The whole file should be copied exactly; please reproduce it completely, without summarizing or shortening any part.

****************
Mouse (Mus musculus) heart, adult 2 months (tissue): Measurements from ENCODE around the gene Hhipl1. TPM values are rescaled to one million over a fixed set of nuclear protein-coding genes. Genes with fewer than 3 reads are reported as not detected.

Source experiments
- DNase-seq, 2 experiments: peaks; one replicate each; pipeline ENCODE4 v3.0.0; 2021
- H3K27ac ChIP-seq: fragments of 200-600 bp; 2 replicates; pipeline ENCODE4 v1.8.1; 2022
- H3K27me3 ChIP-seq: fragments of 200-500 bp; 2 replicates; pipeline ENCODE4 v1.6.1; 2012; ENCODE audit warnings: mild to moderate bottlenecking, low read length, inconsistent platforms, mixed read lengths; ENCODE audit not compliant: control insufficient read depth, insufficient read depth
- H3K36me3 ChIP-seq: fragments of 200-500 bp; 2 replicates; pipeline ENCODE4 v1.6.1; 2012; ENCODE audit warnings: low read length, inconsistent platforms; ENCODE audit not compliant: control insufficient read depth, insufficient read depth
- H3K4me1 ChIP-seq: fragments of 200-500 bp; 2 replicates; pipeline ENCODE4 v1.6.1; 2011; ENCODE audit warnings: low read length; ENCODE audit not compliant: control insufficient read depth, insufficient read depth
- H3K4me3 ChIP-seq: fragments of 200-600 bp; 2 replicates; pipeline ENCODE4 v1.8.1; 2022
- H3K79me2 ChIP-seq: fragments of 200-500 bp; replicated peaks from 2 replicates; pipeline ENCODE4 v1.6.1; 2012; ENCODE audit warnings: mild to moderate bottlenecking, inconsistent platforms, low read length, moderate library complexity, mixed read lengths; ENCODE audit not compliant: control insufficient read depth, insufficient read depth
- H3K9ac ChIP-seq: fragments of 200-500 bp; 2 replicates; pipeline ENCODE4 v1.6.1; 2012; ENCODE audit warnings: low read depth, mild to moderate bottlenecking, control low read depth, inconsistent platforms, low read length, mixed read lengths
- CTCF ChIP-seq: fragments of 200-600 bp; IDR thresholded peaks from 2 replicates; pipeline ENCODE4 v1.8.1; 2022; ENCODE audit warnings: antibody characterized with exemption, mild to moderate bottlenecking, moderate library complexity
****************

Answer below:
Mouse (Mus musculus) heart, adult 2 months (tissue): Measurements from ENCODE around the gene Hhipl1. TPM values are rescaled to one million over a fixed set of nuclear protein-coding genes. Genes with fewer than 3 reads are reported as not detected.

Source experiments
- DNase-seq, 2 experiments: peaks; one replicate each; pipeline ENCODE4 v3.0.0; 2021
- H3K27ac ChIP-seq: fragments of 200-600 bp; 2 replicates; pipeline ENCODE4 v1.8.1; 2022
- H3K27me3 ChIP-seq: fragments of 200-500 bp; 2 replicates; pipeline ENCODE4 v1.6.1; 2012; ENCODE audit warnings: mild to moderate bottlenecking, low read length, inconsistent platforms, mixed read lengths; ENCODE audit not compliant: control insufficient read depth, insufficient read depth
- H3K36me3 ChIP-seq: fragments of 200-500 bp; 2 replicates; pipeline ENCODE4 v1.6.1; 2012; ENCODE audit warnings: low read length, inconsistent platforms; ENCODE audit not compliant: control insufficient read depth, insufficient read depth
- H3K4me1 ChIP-seq: fragments of 200-500 bp; 2 replicates; pipeline ENCODE4 v1.6.1; 2011; ENCODE audit warnings: low read length; ENCODE audit not compliant: control insufficient read depth, insufficient read depth
- H3K4me3 ChIP-seq: fragments of 200-600 bp; 2 replicates; pipeline ENCODE4 v1.8.1; 2022
- H3K79me2 ChIP-seq: fragments of 200-500 bp; replicated peaks from 2 replicates; pipeline ENCODE4 v1.6.1; 2012; ENCODE audit warnings: mild to moderate bottlenecking, inconsistent platforms, low read length, moderate library complexity, mixed read lengths; ENCODE audit not compliant: control insufficient read depth, insufficient read depth
- H3K9ac ChIP-seq: fragments of 200-500 bp; 2 replicates; pipeline ENCODE4 v1.6.1; 2012; ENCODE audit warnings: low read depth, mild to moderate bottlenecking, control low read depth, inconsistent platforms, low read length, mixed read lengths
- CTCF ChIP-seq: fragments of 200-600 bp; IDR thresholded peaks from 2 replicates; pipeline ENCODE4 v1.8.1; 2022; ENCODE audit warnings: antibody characterized with exemption, mild to moderate bottlenecking, moderate library complexity